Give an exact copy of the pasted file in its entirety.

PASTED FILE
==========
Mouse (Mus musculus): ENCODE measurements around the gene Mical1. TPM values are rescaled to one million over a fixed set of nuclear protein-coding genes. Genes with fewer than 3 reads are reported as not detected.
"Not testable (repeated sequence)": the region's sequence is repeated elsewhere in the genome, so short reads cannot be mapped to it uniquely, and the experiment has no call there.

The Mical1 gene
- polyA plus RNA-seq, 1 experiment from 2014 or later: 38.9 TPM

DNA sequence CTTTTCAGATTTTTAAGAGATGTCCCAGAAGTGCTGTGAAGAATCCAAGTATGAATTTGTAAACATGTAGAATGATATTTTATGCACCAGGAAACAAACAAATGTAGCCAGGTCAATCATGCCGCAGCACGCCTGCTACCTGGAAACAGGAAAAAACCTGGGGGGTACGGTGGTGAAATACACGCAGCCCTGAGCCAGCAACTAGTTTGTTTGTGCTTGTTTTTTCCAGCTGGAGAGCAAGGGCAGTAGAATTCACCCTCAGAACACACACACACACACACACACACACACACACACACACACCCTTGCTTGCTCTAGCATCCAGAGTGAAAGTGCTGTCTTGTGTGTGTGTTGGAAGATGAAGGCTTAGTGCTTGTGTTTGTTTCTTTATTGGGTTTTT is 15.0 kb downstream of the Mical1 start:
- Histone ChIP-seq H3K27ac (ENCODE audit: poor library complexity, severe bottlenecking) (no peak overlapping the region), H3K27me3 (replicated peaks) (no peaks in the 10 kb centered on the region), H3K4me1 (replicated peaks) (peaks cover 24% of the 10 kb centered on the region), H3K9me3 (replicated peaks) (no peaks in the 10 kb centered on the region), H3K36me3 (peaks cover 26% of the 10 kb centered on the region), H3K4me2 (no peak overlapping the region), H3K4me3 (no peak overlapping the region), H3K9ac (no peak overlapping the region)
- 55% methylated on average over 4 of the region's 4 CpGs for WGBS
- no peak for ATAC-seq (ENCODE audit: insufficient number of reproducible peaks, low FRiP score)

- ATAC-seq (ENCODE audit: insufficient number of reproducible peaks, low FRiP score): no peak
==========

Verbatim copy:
Mouse (Mus musculus): ENCODE measurements around the gene Mical1. TPM values are rescaled to one million over a fixed set of nuclear protein-coding genes. Genes with fewer than 3 reads are reported as not detected.
"Not testable (repeated sequence)": the region's sequence is repeated elsewhere in the genome, so short reads cannot be mapped to it uniquely, and the experiment has no call there.

The Mical1 gene
- polyA plus RNA-seq, 1 experiment from 2014 or later: 38.9 TPM

DNA sequence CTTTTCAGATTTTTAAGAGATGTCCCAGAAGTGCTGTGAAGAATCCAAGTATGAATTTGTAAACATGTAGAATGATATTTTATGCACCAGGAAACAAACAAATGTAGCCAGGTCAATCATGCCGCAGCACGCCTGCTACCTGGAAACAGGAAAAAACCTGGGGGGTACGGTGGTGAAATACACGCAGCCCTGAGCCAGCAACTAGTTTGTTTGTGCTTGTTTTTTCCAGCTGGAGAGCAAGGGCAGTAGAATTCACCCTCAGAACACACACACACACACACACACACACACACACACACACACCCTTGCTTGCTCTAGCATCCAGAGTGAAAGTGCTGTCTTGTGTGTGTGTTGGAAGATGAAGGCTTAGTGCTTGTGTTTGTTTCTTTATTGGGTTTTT is 15.0 kb downstream of the Mical1 start:
- Histone ChIP-seq H3K27ac (ENCODE audit: poor library complexity, severe bottlenecking) (no peak overlapping the region), H3K27me3 (replicated peaks) (no peaks in the 10 kb centered on the region), H3K4me1 (replicated peaks) (peaks cover 24% of the 10 kb centered on the region), H3K9me3 (replicated peaks) (no peaks in the 10 kb centered on the region), H3K36me3 (peaks cover 26% of the 10 kb centered on the region), H3K4me2 (no peak overlapping the region), H3K4me3 (no peak overlapping the region), H3K9ac (no peak overlapping the region)
- 55% methylated on average over 4 of the region's 4 CpGs for WGBS
- no peak for ATAC-seq (ENCODE audit: insufficient number of reproducible peaks, low FRiP score)

- ATAC-seq (ENCODE audit: insufficient number of reproducible peaks, low FRiP score): no peak